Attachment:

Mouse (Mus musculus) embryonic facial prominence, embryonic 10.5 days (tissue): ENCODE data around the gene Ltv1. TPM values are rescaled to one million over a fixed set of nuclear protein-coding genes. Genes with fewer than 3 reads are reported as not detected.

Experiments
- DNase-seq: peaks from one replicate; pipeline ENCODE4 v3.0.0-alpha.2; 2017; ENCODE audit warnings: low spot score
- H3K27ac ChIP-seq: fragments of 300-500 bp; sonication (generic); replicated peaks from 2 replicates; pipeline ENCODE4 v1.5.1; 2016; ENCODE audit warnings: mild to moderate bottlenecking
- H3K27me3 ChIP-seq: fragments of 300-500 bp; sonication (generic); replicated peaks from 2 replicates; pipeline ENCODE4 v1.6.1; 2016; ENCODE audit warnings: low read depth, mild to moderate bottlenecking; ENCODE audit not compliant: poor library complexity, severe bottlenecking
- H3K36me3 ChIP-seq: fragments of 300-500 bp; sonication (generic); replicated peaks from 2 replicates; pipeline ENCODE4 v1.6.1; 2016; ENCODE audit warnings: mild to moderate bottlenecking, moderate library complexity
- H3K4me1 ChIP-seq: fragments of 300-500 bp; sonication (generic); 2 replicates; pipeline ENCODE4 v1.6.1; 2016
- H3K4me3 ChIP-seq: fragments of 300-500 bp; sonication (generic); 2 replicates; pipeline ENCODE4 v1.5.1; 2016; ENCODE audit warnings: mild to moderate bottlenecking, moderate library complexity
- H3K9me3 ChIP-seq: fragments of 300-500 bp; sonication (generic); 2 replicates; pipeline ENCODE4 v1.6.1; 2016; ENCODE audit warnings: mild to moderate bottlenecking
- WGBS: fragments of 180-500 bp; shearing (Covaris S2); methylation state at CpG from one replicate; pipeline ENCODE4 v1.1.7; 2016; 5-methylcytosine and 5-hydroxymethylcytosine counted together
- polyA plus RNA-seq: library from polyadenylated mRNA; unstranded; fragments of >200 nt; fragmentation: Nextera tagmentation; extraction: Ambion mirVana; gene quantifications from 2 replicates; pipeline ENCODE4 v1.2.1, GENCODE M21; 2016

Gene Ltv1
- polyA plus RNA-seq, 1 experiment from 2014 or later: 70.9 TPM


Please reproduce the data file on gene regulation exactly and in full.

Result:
Mouse (Mus musculus) embryonic facial prominence, embryonic 10.5 days (tissue): ENCODE data around the gene Ltv1. TPM values are rescaled to one million over a fixed set of nuclear protein-coding genes. Genes with fewer than 3 reads are reported as not detected.

Experiments
- DNase-seq: peaks from one replicate; pipeline ENCODE4 v3.0.0-alpha.2; 2017; ENCODE audit warnings: low spot score
- H3K27ac ChIP-seq: fragments of 300-500 bp; sonication (generic); replicated peaks from 2 replicates; pipeline ENCODE4 v1.5.1; 2016; ENCODE audit warnings: mild to moderate bottlenecking
- H3K27me3 ChIP-seq: fragments of 300-500 bp; sonication (generic); replicated peaks from 2 replicates; pipeline ENCODE4 v1.6.1; 2016; ENCODE audit warnings: low read depth, mild to moderate bottlenecking; ENCODE audit not compliant: poor library complexity, severe bottlenecking
- H3K36me3 ChIP-seq: fragments of 300-500 bp; sonication (generic); replicated peaks from 2 replicates; pipeline ENCODE4 v1.6.1; 2016; ENCODE audit warnings: mild to moderate bottlenecking, moderate library complexity
- H3K4me1 ChIP-seq: fragments of 300-500 bp; sonication (generic); 2 replicates; pipeline ENCODE4 v1.6.1; 2016
- H3K4me3 ChIP-seq: fragments of 300-500 bp; sonication (generic); 2 replicates; pipeline ENCODE4 v1.5.1; 2016; ENCODE audit warnings: mild to moderate bottlenecking, moderate library complexity
- H3K9me3 ChIP-seq: fragments of 300-500 bp; sonication (generic); 2 replicates; pipeline ENCODE4 v1.6.1; 2016; ENCODE audit warnings: mild to moderate bottlenecking
- WGBS: fragments of 180-500 bp; shearing (Covaris S2); methylation state at CpG from one replicate; pipeline ENCODE4 v1.1.7; 2016; 5-methylcytosine and 5-hydroxymethylcytosine counted together
- polyA plus RNA-seq: library from polyadenylated mRNA; unstranded; fragments of >200 nt; fragmentation: Nextera tagmentation; extraction: Ambion mirVana; gene quantifications from 2 replicates; pipeline ENCODE4 v1.2.1, GENCODE M21; 2016

Gene Ltv1
- polyA plus RNA-seq, 1 experiment from 2014 or later: 70.9 TPM